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7/12/2006
07:24 PM
Thomas Claburn
Thomas Claburn
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Is Google Earth Falling Apart?

No. (Cheap, fear-mongering headlines should always be answered "Yes" or "No" to save readers from the certain inanity to follow.) But there's more to it than that. The story begins with an e-mail from a reader who wrote, "Google mapping technology is falling apart." If true, that claim would make an interesting story. Given that a similar report appeared this morning in The Register, stating that Goo

No. (Cheap, fear-mongering headlines should always be answered "Yes" or "No" to save readers from the certain inanity to follow.)

But there's more to it than that.

The story begins with an e-mail from a reader who wrote, "Google mapping technology is falling apart."

If true, that claim would make an interesting story. Given that a similar report appeared this morning in The Register, stating that Google had erased Malta, it seemed plausible.At it turns out, Google Maps and Google Earth, which rely on the same data, do indeed exhibit occasional glitches, as do Yahoo Maps and Windows Live Local for that matter. Road overlay graphics don't always align with the roads shown in satellite photos. As you can see from this picture, Southland Drive appears to pass through a shopping center.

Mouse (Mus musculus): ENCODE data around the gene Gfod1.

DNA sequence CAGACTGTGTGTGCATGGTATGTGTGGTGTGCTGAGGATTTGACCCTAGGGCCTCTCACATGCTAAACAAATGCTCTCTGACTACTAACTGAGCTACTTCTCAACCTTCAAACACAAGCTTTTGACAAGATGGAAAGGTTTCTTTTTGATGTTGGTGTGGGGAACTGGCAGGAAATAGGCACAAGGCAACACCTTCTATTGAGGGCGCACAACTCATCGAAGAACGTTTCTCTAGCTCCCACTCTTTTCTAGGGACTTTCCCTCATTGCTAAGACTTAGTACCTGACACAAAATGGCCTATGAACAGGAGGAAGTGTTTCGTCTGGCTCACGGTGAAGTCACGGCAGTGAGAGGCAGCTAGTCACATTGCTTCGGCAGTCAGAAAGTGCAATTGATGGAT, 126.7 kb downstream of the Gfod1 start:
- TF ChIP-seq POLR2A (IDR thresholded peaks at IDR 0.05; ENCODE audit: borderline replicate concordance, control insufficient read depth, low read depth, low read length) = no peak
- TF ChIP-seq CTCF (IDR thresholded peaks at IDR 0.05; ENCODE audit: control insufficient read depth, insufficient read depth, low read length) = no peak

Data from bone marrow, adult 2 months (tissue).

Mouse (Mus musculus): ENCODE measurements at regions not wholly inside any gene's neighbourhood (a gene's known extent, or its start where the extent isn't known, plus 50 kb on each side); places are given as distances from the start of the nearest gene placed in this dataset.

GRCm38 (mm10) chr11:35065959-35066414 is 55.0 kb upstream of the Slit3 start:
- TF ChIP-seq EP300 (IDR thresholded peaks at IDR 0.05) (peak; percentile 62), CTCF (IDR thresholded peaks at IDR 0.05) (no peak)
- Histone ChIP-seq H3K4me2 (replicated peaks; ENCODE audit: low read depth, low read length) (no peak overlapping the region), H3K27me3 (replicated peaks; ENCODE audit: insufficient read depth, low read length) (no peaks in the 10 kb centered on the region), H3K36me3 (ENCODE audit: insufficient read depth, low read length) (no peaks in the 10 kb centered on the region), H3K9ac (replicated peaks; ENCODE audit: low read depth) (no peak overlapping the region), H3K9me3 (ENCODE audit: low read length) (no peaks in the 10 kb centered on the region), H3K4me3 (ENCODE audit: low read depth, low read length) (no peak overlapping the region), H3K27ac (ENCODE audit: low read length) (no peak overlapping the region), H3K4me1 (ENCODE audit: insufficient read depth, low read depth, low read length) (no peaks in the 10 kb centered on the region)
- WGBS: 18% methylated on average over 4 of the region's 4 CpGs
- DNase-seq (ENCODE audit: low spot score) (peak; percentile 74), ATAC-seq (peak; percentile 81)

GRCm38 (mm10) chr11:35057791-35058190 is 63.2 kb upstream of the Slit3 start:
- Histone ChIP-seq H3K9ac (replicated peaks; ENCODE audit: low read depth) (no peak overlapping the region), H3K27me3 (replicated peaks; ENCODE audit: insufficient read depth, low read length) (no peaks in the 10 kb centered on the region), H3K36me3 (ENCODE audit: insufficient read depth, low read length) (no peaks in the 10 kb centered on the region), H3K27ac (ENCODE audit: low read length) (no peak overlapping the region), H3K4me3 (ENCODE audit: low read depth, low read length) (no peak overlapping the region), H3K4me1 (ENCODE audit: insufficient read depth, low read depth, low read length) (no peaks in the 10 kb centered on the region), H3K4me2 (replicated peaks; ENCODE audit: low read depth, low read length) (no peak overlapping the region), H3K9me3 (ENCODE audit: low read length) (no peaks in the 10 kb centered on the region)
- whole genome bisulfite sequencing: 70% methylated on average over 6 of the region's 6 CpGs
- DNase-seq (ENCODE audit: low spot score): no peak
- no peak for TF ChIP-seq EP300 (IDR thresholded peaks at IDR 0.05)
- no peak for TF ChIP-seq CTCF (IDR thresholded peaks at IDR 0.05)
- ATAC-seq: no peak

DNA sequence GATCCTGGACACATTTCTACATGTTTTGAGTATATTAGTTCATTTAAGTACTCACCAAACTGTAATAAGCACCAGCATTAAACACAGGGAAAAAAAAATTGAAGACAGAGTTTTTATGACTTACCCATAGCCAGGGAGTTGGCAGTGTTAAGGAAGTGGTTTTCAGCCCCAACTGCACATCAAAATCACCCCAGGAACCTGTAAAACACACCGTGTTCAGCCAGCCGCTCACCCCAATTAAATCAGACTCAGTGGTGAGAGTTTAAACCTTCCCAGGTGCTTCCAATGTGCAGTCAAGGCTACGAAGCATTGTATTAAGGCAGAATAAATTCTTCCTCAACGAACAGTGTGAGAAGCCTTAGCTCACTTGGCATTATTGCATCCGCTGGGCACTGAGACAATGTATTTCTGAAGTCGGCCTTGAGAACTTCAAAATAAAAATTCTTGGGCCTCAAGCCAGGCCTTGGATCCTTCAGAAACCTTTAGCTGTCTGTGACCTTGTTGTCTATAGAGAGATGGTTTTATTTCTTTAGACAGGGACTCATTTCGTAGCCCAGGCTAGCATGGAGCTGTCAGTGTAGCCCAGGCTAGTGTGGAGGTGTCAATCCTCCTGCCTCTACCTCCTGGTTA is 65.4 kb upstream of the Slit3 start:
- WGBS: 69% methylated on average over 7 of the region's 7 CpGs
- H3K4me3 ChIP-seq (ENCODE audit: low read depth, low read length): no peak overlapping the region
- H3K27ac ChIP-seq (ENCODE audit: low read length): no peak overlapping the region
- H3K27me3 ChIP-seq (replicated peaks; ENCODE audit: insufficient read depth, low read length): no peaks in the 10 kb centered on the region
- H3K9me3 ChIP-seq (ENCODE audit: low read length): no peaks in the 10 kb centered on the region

Google spokesperson Megan Quinn suggested I take up the issue with the company's satellite data imagery provider, Digital Globe. "All of the satellite imagery available in Google Earth and Google Maps is provided by third party data providers," she wrote in an e-mail. "In this case, the imagery is provided by Digital Globe and we recommend contacting them for further details about imagery alignment. We are constantly working with our data providers to bring users the most accurate and detailed imagery of the world around them."

Fair enough. So I talked to a spokesperson at Digital Globe, and he said that Digital Globe didn't provide the GPS overlay information, just satellite photos. Other companies provide the GPS data layers. I quickly realized I could spend years following the circle of finger-pointing.

Let it suffice to say that somewhere in the sausage making, mistakes have been (and are being) made. Objects in Google's digital mirror of our Earth are not exactly as they really appear. The same goes for Microsoft and Yahoo. Caveat emptor and all that. Mostly, online mapping services work pretty well.

"Is it because we live in Canada that our maps do not require the detail of the USA?" asked the vexed tipster who raised the issue in the first place.

That I can't say. But next time I find myself driving in Calgary, I'll make sure to keep my eyes on the road rather than on my rental car's GPS navigation system.

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